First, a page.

Investment-Specific R&D and the Decline in the Relative Price of Capital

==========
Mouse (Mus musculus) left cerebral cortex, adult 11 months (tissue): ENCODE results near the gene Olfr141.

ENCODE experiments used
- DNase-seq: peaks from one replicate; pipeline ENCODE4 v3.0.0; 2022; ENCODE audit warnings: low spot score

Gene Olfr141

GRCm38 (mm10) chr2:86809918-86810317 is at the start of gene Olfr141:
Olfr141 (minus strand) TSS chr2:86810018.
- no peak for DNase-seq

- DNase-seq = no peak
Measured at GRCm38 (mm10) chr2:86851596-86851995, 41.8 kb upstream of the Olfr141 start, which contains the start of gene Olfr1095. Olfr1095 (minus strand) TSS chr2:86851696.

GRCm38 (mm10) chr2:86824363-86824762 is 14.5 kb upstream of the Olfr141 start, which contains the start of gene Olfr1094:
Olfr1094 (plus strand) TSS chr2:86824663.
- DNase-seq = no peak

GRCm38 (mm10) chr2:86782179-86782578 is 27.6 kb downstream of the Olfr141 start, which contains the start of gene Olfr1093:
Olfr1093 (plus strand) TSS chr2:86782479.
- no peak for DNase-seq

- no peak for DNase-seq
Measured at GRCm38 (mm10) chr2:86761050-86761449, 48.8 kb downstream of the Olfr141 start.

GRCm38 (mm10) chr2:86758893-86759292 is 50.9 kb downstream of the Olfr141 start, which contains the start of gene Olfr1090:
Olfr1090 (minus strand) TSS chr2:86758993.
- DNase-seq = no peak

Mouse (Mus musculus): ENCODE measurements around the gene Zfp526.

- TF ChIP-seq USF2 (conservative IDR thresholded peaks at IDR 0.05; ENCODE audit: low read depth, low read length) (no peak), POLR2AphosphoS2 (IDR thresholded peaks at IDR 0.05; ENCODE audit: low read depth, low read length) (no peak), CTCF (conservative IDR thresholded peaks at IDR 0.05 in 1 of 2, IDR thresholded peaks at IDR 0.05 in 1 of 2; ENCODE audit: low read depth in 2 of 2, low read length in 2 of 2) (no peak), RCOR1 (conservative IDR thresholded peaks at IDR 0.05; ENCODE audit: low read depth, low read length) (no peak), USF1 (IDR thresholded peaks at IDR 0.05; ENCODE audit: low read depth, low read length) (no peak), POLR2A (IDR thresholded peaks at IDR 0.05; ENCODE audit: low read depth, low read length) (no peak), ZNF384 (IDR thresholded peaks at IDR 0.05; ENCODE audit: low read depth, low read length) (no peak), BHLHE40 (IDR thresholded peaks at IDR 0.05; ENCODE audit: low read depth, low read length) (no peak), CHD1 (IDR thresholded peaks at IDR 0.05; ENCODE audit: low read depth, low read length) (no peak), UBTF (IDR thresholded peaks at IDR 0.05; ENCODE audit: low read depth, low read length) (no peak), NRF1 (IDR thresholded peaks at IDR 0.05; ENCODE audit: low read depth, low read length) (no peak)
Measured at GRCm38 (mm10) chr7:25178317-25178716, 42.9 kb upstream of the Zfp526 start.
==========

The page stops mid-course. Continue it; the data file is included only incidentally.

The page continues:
The relative price of capital has declined at a rapid rate in the postwar period. This article provides a candidate explanation for this relative price decline--research and development that are embodied in new, more efficient investment goods. The model mimics the secular aspects of the data, and it has the property that the long-run growth rate of consumption is nontrivially determined as a function of the R and D efforts. Because growth is driven by investment in durable goods in the present model, it seems natural to assume that R and D is product-specific and that the firms producing these goods are long-lived profit centers that internalize the dynamic gains from R and D. A result of this assumption is that the growth rate in the decentralized economy is too low: the so-called business stealing effects that may cause the equilibrium growth rate to be too high in other models is internalized here in the form of planned obsolescence. Copyright 1998 by Kluwer Academic Publishers
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